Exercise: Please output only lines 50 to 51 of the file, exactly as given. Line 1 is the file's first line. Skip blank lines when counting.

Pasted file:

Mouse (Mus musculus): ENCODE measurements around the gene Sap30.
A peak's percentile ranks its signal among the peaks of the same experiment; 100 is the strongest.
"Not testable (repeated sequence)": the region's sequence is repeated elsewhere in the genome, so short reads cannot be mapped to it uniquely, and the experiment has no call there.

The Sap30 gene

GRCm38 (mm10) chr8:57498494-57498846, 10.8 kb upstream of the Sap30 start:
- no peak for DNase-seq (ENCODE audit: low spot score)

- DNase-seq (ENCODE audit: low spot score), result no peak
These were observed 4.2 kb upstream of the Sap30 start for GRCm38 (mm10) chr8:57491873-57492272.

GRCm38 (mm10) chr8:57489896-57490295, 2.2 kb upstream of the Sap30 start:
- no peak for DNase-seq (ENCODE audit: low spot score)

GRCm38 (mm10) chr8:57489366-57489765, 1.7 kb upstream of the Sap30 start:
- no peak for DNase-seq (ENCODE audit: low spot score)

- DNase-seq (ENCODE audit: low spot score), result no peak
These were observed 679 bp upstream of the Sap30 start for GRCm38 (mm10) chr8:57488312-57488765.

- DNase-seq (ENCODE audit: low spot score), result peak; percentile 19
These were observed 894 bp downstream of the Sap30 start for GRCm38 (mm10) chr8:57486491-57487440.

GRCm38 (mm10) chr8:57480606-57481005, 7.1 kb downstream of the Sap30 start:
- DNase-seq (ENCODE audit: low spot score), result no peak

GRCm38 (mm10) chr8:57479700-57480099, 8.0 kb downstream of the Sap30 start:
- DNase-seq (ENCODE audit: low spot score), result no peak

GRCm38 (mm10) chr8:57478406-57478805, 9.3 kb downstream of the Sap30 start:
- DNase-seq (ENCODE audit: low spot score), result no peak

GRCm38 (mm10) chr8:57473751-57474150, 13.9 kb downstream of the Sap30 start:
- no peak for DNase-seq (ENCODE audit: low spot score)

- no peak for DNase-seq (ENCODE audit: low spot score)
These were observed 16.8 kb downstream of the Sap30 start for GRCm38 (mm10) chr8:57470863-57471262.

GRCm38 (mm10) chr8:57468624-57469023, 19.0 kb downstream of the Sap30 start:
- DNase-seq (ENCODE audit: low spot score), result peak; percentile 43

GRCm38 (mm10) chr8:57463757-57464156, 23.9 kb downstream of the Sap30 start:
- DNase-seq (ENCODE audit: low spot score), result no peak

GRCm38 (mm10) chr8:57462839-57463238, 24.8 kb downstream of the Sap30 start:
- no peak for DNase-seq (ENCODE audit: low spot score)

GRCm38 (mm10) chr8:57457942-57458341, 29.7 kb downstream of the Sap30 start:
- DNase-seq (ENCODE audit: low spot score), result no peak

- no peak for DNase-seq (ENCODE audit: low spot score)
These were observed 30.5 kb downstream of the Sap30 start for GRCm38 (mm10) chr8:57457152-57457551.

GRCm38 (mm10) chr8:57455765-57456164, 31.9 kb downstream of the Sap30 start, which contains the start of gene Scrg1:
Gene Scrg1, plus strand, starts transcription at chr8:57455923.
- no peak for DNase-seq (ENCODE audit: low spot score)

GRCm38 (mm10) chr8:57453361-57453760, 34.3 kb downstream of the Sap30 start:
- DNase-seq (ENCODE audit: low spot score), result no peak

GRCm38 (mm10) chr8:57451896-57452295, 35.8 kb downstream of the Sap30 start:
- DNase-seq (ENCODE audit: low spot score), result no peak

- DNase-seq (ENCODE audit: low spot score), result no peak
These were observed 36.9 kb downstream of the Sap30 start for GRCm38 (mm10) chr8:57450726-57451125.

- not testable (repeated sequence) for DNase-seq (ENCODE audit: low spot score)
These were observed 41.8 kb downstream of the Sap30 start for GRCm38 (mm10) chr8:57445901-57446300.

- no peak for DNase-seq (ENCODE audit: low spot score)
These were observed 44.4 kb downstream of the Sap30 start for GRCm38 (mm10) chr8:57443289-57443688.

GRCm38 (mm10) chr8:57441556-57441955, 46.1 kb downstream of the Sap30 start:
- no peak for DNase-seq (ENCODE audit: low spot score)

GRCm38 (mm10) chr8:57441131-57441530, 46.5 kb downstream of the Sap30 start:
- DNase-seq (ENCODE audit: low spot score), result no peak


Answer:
GRCm38 (mm10) chr8:57441556-57441955, 46.1 kb downstream of the Sap30 start:
- no peak for DNase-seq (ENCODE audit: low spot score)